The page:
The Wonderful World of Yoh - Part 2

We're back from our last article about the origins of Yoh tanks. This time, we'll explore the "Emergency Traction" system and how it works.

The wonders of Yoh tanks don't just stop at their tracks. Let's have a look at more plans.

Tank Plan: The Automatic Gun

A revolving magazine housed the necessary rounds of 105-mm ammunition. By remote selection, the magazine indexed until the desired round was in line with the gun. A plunger that housed the firing mechanism then moved the shell into the gun tube and locked to provide obturation. As the projectile moved forward when fired, it passed a port permitting gas pressure to unlock the breech plunger. Some of the remaining gas pressure forced the empty casing back into the magazine with the breech plunger behind it. The gun would then be ready to receive the next round.

This idea strikes as being something likely to take a significant amount of room. The round revolver in the Styker MGS isn’t small.

M1128 Striker MGS revolver type autoloader

Perhaps the most pressing problem was that it looks like the entire revolver was permanently affixed to the gun, thus adding to the gun’s overall weight (and difficulty in moving it), and of course, the amount of room it needed to move up and down.

That may be something which could be fixed by adding a sliding block system, but a lot of space would be needed. Gun recoil handling is unclear, but it looked like a zero-recoil system.

Tank Plan: Track Within a Track

The "track within a track" was a method of applying power to the bogie wheels in an emergency. It was mounted between the rear three wheels and the main track, and was driven by the main drive sprocket. It was available at all times in the event the main track was thrown, damaged by a land mine or subjected to enemy fire. When the main track was lost it would be unnecessary for the crew to expose themselves while making repairs. Its additional weight was negligible. If it was the means of saving the crew and tank, the cost would have been insignificant.

It is an amusing thought that if the track was broken, pieces of suspension etc. would be flung clear and that the "inner" track would simply allow movement without restriction. There are other possible ways that the "full" track could foul the system and require the crew to dismount before the inner track could be used.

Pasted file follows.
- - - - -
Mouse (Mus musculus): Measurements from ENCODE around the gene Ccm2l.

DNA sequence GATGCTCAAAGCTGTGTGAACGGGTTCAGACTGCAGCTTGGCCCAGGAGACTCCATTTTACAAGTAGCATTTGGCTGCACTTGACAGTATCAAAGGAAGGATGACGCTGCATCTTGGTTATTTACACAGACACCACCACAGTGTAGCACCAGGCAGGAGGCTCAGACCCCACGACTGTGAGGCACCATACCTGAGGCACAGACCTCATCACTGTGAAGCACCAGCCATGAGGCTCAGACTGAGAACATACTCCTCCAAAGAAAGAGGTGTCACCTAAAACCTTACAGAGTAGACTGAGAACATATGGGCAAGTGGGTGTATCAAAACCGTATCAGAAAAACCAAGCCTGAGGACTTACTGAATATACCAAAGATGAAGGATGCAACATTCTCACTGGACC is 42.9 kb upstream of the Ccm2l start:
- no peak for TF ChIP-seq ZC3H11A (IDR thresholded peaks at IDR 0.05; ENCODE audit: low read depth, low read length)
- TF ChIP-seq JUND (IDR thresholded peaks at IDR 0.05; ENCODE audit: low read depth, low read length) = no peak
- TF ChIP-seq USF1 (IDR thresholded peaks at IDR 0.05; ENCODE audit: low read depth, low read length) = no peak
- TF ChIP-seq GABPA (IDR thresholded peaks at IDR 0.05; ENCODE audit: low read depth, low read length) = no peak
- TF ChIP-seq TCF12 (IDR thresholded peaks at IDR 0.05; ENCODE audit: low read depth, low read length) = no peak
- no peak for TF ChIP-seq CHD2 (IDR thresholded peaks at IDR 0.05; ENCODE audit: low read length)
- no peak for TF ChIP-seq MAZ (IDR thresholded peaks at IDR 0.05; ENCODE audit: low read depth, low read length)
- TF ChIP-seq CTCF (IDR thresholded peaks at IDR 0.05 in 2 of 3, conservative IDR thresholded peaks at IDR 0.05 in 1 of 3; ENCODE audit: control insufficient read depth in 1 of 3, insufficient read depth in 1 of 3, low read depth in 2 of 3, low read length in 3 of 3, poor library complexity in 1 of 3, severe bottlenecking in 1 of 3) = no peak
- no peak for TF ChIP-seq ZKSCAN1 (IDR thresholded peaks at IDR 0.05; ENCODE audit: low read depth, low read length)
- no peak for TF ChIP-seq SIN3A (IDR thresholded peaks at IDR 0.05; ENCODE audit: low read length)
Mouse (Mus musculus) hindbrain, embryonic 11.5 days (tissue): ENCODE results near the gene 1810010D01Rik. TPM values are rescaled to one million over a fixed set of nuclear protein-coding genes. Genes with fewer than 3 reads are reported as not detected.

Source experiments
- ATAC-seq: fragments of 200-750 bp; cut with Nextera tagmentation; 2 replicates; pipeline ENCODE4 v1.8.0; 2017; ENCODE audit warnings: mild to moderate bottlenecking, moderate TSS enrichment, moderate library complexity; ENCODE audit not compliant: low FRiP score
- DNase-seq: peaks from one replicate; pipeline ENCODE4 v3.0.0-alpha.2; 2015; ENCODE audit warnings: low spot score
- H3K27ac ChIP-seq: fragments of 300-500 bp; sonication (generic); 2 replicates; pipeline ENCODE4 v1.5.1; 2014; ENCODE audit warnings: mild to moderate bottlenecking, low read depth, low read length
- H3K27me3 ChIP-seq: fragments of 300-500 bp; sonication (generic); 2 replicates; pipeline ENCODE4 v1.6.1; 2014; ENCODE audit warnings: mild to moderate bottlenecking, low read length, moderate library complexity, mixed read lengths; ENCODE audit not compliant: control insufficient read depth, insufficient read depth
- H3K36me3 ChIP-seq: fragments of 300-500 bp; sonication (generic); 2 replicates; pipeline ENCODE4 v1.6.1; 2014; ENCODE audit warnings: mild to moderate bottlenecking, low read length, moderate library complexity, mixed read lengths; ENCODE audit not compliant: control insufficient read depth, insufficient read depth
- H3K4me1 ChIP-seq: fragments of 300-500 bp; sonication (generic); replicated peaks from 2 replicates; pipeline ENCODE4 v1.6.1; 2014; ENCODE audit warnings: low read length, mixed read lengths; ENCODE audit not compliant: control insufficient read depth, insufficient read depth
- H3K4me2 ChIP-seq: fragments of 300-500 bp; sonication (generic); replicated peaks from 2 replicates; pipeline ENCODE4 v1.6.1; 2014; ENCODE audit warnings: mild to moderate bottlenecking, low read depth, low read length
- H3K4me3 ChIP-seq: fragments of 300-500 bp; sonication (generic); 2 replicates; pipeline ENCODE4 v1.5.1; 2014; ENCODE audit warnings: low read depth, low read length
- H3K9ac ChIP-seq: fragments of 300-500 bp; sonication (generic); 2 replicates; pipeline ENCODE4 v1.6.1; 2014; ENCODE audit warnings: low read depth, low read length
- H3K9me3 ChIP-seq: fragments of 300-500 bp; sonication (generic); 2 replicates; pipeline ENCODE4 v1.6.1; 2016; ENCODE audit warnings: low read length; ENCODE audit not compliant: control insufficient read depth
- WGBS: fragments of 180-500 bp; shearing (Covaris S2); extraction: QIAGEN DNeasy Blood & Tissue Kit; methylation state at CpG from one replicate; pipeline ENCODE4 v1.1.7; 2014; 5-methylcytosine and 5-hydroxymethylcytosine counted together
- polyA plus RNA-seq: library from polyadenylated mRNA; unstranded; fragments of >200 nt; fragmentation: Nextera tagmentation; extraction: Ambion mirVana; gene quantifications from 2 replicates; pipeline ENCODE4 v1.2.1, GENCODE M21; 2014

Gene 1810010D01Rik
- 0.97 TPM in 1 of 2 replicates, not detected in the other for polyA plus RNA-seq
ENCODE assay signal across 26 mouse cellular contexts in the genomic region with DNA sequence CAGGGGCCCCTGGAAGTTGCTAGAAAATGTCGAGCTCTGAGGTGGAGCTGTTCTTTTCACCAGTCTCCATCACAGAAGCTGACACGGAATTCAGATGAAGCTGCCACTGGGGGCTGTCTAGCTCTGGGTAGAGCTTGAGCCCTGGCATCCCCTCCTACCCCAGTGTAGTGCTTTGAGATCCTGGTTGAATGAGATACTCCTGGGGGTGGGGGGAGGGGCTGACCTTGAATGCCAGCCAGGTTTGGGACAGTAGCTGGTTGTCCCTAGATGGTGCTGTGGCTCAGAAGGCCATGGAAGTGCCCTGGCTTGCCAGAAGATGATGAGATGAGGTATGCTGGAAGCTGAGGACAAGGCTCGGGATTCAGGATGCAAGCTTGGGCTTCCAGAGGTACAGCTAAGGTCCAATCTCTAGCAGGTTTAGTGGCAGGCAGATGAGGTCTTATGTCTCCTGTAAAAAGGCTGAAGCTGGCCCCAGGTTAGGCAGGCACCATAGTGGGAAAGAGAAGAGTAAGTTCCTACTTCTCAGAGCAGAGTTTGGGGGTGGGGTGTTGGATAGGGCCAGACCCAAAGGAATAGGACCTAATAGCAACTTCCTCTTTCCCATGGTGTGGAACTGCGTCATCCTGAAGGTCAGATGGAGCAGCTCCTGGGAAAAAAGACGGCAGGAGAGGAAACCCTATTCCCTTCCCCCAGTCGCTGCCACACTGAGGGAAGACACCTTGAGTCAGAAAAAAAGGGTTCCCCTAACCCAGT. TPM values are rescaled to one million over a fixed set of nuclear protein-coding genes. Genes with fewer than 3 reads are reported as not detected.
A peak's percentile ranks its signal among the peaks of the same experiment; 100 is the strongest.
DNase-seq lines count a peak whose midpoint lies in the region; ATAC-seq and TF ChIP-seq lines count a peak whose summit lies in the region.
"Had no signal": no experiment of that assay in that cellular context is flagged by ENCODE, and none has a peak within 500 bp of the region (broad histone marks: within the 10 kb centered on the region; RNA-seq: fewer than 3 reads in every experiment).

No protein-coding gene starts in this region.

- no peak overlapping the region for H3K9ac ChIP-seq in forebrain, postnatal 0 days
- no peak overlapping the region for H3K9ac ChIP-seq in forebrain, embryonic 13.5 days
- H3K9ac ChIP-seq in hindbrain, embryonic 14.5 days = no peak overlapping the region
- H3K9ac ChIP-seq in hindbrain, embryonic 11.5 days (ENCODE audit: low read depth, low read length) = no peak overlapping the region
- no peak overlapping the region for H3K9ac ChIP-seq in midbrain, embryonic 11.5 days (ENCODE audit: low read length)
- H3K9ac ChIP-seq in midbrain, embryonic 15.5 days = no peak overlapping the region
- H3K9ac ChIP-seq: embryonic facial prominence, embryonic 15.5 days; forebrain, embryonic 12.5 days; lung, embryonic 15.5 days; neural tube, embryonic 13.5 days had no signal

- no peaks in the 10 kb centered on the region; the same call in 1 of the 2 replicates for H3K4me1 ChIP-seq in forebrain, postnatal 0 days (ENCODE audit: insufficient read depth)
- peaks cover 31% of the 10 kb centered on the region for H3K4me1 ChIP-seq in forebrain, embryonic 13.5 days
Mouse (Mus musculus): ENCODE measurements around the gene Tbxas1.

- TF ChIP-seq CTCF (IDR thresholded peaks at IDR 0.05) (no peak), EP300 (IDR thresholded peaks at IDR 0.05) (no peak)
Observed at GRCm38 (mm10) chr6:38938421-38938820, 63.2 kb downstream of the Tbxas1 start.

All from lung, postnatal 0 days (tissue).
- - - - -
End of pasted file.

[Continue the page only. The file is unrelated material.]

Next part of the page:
Still, the "track within a track" idea was far more sensible than the alternate proposal.

Tank Plan: The Walker Alternative

The walking device was an unconventional method for providing traction in an emergency. Each foot was powered from the same shaft as the main sprockets and may be driven independently in either direction. The device was engaged from within the tank when track damage occurred.

The idea was originally described as "unconventional". But we prefer the term "looney".

Overall Heavy Tank Plan

The supposed benefits:

  1. Engine in turret balanced gun
  2. Eliminated need for counterweight in bustle
  3. Gun pointed forward in normal traveling position
  4. Adequate turret space for crew
  5. Allowed shorter and lighter hull
  6. Provided space for 60 rounds of ammunition
  7. Greater fuel storage capacity

In reality, it would add another ton or three of weight for the turret motors to worry about, and centre of gravity would be ridiculously high.

What's worth noting, however, was the concept of the better part of a thousand horsepower being transmitted by way of an independently-rotating double-sided gear ring under the turret traverse gear ring. In addition to the sheer bizarreness of the idea, the other thing that's questionable was the problem of the torque trying to push the turret in the other direction. There would likely be significant power loss compensating for that.

While Yoh tanks never made it to production in history, they are now available in World of Tanks!

Good luck on the battlefield!

Originally published on World of Tanks NA in 2013: "The Chieftain's Hatch: The Wonderful World of Yoh".